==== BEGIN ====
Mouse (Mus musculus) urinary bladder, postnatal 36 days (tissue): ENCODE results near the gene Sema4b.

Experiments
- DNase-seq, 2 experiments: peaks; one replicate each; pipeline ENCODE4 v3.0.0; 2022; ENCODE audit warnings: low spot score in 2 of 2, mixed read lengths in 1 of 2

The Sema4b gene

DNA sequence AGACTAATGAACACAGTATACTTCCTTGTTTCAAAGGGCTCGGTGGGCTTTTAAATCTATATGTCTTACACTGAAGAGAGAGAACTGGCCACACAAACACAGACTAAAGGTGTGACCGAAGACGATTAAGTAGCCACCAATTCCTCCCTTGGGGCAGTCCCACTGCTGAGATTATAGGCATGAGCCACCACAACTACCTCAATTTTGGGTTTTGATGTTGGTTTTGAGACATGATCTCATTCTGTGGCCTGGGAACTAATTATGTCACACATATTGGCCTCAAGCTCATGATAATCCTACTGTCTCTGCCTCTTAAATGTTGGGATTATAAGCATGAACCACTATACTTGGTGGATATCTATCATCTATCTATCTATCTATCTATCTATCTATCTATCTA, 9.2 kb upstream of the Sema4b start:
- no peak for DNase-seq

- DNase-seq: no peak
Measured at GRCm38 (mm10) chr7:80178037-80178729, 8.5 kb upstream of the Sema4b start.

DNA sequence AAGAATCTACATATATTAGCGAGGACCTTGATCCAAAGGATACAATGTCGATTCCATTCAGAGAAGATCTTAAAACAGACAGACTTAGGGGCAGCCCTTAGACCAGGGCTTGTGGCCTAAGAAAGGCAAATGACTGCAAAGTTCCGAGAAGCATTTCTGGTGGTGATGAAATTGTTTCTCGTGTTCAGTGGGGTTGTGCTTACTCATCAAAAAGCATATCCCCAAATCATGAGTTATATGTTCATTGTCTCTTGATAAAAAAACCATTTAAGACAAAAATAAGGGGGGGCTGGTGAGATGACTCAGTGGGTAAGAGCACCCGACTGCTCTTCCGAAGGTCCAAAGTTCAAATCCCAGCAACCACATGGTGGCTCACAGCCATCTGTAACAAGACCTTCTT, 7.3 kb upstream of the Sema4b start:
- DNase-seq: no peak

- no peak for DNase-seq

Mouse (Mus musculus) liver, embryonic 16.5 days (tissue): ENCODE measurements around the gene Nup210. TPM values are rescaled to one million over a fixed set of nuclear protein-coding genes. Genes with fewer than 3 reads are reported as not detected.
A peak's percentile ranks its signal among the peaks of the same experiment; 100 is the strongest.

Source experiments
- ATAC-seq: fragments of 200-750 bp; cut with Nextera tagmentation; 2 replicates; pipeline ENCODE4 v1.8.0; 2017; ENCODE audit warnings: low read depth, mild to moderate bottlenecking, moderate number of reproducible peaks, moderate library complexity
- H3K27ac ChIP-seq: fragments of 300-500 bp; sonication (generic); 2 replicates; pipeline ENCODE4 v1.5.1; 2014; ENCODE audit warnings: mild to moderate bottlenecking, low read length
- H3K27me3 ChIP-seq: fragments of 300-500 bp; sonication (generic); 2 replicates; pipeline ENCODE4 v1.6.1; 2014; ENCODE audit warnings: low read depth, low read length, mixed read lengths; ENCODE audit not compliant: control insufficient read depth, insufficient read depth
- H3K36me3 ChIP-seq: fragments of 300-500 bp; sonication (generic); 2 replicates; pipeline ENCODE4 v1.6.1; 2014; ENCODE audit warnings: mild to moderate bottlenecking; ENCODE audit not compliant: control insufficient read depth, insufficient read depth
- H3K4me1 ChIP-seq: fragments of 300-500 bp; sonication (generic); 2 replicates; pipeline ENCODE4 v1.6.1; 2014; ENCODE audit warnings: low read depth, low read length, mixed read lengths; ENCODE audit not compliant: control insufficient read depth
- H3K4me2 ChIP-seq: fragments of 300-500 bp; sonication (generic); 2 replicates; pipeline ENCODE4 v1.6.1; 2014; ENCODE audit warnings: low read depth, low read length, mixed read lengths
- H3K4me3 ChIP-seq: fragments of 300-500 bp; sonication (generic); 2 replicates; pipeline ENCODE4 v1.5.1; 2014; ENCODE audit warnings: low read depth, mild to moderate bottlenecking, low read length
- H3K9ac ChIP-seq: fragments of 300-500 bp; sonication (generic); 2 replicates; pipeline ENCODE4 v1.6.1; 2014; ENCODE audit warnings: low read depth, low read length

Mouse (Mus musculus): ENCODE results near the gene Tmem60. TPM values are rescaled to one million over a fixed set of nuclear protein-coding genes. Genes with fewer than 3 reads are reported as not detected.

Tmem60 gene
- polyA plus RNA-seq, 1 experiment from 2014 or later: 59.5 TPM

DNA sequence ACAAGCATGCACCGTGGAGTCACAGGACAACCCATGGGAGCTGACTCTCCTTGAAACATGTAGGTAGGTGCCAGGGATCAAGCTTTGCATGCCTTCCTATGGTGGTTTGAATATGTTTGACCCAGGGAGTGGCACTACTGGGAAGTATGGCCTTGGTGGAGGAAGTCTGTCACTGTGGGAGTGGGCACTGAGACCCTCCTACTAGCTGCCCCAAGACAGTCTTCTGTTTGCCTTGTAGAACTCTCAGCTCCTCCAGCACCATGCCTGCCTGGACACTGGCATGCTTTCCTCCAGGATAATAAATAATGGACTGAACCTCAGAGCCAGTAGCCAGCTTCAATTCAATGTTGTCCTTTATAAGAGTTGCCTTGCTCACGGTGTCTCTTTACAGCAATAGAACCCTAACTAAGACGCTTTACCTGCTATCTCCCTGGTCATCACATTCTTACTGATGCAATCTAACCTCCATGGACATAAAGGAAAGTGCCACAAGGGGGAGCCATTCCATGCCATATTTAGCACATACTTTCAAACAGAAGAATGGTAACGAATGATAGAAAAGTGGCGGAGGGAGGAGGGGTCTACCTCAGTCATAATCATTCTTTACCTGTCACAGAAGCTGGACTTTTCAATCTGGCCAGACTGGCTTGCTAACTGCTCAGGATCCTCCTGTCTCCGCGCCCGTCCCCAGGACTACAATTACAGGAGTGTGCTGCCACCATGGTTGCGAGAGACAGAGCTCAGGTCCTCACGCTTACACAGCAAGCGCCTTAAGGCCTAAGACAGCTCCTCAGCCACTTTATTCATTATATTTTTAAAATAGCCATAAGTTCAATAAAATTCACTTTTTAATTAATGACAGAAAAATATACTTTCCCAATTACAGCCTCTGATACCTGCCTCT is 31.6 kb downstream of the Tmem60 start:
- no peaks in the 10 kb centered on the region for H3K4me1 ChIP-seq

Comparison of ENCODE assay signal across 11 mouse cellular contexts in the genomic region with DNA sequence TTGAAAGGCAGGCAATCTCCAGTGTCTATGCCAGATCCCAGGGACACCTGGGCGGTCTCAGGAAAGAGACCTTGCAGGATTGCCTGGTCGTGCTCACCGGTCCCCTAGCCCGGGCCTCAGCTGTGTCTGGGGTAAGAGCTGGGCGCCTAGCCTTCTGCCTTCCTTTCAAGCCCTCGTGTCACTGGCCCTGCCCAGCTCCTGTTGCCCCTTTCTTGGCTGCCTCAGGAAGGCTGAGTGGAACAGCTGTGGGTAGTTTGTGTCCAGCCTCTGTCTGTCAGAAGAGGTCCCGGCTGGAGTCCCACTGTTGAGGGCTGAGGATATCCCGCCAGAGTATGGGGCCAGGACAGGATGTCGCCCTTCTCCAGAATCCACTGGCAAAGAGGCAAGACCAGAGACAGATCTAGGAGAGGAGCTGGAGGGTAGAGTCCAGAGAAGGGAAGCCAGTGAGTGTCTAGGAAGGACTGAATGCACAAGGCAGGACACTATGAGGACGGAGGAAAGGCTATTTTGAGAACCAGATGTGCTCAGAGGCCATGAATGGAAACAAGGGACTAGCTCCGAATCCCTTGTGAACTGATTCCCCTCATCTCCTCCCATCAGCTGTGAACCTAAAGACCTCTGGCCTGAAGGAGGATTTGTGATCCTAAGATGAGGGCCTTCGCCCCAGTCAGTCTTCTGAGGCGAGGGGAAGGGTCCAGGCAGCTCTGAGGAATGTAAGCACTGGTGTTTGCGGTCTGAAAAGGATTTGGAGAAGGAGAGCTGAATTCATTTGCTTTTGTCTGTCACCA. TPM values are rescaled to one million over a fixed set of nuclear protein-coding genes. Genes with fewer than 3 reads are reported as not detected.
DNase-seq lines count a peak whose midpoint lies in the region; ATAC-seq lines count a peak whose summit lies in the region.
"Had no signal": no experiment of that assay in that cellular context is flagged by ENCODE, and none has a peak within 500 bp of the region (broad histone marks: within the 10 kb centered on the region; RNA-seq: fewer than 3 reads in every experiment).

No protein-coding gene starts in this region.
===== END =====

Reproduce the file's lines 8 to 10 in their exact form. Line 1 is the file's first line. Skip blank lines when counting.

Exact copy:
Measured at GRCm38 (mm10) chr7:80178037-80178729, 8.5 kb upstream of the Sema4b start.

DNA sequence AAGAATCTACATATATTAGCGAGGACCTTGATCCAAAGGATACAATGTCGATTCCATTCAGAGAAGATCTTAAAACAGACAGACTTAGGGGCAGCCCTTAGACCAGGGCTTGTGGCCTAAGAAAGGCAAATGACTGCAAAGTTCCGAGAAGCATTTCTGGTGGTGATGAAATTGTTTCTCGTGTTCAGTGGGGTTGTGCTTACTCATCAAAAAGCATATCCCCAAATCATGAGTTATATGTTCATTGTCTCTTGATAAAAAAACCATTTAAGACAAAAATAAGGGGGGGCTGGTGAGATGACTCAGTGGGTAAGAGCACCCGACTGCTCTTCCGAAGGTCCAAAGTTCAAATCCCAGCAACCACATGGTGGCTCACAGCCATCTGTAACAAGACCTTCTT, 7.3 kb upstream of the Sema4b start:
- DNase-seq: no peak